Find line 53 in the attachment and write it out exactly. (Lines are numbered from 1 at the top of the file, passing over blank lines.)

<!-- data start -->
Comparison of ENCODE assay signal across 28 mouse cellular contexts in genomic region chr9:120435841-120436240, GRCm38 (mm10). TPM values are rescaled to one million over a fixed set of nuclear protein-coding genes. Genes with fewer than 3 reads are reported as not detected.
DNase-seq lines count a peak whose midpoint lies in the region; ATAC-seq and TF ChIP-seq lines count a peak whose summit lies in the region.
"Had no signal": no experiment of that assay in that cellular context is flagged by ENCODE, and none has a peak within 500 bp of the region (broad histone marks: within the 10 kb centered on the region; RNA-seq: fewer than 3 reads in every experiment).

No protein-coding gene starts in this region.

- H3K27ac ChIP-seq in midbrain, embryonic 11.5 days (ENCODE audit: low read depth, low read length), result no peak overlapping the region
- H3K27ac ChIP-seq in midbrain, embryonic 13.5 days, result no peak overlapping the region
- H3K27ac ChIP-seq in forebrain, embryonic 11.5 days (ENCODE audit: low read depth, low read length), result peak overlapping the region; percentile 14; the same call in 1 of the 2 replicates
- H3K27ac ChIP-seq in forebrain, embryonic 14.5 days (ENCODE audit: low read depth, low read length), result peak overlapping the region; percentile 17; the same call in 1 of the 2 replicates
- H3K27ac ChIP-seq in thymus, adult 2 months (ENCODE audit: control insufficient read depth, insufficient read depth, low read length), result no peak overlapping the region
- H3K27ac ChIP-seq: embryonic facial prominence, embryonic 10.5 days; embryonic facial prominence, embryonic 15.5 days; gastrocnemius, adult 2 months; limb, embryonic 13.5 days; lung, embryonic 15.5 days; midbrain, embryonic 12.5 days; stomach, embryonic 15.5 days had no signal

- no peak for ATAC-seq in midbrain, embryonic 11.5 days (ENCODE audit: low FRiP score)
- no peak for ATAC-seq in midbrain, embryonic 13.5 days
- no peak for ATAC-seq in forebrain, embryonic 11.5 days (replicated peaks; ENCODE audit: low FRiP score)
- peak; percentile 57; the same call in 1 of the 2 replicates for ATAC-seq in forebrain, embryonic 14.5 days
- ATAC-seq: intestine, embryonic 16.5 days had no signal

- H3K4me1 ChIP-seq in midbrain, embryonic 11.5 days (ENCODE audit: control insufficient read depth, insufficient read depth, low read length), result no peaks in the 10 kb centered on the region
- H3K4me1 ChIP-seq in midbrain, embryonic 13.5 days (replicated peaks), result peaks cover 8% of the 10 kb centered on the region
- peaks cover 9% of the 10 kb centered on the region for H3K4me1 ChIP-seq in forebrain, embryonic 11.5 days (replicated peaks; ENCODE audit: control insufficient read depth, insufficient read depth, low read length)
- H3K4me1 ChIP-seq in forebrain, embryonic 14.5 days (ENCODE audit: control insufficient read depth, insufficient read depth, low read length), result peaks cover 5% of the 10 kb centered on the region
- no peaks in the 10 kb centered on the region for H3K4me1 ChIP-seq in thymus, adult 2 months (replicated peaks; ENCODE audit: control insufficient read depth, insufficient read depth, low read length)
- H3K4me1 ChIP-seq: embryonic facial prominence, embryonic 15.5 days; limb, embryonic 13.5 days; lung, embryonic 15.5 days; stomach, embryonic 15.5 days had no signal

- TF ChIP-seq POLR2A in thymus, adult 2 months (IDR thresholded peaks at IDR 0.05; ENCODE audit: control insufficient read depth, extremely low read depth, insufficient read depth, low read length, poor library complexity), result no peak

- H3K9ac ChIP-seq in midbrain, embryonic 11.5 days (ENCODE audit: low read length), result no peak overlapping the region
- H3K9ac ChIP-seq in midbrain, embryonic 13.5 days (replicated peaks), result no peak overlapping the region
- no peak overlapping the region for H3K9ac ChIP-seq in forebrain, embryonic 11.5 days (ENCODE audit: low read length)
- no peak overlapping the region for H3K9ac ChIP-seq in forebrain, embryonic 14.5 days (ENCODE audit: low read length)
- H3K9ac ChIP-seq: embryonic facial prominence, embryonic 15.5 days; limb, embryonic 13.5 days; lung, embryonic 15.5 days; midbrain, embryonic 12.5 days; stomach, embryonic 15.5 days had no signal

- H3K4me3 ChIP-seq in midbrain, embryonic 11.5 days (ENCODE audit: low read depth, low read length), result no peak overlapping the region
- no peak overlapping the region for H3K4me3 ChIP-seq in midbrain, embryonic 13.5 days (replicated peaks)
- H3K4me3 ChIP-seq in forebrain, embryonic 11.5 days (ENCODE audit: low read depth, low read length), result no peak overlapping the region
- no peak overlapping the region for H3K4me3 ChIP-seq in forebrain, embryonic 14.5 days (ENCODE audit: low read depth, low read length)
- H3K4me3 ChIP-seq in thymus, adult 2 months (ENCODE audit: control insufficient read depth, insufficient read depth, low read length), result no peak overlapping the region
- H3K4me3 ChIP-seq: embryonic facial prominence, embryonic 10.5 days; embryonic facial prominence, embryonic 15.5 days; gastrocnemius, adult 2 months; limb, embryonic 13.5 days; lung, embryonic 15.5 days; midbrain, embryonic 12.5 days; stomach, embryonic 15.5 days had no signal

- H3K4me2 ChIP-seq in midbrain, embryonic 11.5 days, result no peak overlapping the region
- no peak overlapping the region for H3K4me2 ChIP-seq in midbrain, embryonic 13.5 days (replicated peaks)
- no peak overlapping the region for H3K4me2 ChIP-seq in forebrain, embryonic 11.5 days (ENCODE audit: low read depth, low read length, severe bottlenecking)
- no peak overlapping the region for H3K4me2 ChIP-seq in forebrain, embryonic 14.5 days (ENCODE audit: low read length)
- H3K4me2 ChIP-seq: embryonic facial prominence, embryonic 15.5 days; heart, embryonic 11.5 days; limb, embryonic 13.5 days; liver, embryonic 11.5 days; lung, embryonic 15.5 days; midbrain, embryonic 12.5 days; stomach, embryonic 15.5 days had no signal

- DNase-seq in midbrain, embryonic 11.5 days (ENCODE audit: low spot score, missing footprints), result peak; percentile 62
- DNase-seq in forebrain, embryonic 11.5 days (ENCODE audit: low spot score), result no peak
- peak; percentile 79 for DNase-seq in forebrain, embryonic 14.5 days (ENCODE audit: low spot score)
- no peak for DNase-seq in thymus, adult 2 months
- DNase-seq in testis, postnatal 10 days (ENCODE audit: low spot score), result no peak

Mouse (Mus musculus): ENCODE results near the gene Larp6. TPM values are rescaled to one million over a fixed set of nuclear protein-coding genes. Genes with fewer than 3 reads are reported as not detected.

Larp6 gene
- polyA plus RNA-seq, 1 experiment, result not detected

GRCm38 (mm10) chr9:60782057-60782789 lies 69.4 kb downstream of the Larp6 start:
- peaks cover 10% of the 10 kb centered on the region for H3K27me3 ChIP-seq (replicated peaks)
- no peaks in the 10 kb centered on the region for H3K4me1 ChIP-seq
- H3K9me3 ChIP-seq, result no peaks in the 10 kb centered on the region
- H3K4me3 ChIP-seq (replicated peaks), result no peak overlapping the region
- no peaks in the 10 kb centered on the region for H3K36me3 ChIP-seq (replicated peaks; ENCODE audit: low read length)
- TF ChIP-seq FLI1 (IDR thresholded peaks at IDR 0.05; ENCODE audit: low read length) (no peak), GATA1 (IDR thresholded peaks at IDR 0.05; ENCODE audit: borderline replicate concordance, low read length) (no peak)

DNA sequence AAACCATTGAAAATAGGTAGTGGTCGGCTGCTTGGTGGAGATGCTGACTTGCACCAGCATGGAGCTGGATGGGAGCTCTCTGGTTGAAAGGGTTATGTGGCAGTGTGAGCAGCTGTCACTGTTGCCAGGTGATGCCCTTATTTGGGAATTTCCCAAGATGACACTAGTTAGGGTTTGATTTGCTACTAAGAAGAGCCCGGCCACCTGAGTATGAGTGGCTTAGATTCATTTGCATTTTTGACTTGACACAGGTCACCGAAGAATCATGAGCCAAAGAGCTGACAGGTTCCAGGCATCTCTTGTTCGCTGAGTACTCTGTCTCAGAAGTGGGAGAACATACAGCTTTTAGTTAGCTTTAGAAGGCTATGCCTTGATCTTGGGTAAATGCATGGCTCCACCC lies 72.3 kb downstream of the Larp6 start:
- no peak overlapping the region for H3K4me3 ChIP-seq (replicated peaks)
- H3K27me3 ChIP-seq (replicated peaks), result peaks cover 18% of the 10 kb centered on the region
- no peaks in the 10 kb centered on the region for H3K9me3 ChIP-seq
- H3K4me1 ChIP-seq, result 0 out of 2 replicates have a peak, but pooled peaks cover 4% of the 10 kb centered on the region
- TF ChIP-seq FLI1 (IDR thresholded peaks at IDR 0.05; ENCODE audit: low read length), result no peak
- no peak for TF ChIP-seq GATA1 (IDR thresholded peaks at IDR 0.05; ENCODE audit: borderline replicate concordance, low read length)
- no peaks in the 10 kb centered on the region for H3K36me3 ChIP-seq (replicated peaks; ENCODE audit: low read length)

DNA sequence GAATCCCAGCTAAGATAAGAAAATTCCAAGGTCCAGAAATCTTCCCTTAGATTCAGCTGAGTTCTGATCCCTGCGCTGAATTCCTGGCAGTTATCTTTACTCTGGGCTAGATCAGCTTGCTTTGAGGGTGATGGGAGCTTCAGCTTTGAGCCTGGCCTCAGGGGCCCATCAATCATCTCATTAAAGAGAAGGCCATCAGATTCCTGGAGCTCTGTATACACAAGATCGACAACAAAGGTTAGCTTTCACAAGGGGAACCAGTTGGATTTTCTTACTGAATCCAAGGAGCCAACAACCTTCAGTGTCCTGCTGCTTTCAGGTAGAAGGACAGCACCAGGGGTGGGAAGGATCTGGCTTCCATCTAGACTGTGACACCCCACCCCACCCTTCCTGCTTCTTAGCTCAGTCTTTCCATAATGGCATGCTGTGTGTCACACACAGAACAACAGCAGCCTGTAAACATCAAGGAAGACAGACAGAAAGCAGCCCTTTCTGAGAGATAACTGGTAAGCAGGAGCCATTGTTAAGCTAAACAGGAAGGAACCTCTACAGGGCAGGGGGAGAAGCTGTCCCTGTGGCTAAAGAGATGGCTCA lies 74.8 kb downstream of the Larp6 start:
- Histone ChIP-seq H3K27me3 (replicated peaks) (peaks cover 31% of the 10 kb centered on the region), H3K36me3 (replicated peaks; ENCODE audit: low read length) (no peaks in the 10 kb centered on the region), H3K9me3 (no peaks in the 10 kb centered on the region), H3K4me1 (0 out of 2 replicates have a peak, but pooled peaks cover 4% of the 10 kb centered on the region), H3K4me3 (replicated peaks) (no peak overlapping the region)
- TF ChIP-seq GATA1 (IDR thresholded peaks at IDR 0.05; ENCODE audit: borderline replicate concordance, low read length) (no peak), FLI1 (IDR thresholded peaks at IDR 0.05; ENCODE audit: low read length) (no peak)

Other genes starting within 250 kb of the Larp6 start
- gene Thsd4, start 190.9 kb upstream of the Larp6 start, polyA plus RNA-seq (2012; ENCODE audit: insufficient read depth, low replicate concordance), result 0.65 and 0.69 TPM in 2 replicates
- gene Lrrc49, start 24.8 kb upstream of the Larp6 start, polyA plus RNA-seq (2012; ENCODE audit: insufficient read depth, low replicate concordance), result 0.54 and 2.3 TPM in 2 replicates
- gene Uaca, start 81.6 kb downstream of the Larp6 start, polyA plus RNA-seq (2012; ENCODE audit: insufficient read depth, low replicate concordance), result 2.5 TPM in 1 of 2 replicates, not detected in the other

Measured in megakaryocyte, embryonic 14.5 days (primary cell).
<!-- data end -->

- TF ChIP-seq FLI1 (IDR thresholded peaks at IDR 0.05; ENCODE audit: low read length) (no peak), GATA1 (IDR thresholded peaks at IDR 0.05; ENCODE audit: borderline replicate concordance, low read length) (no peak)